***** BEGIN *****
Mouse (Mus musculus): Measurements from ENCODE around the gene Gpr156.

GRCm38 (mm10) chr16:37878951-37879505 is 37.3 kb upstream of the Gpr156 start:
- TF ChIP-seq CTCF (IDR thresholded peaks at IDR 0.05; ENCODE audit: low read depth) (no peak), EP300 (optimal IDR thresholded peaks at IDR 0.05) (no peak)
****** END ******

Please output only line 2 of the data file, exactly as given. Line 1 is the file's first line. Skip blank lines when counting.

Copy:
GRCm38 (mm10) chr16:37878951-37879505 is 37.3 kb upstream of the Gpr156 start: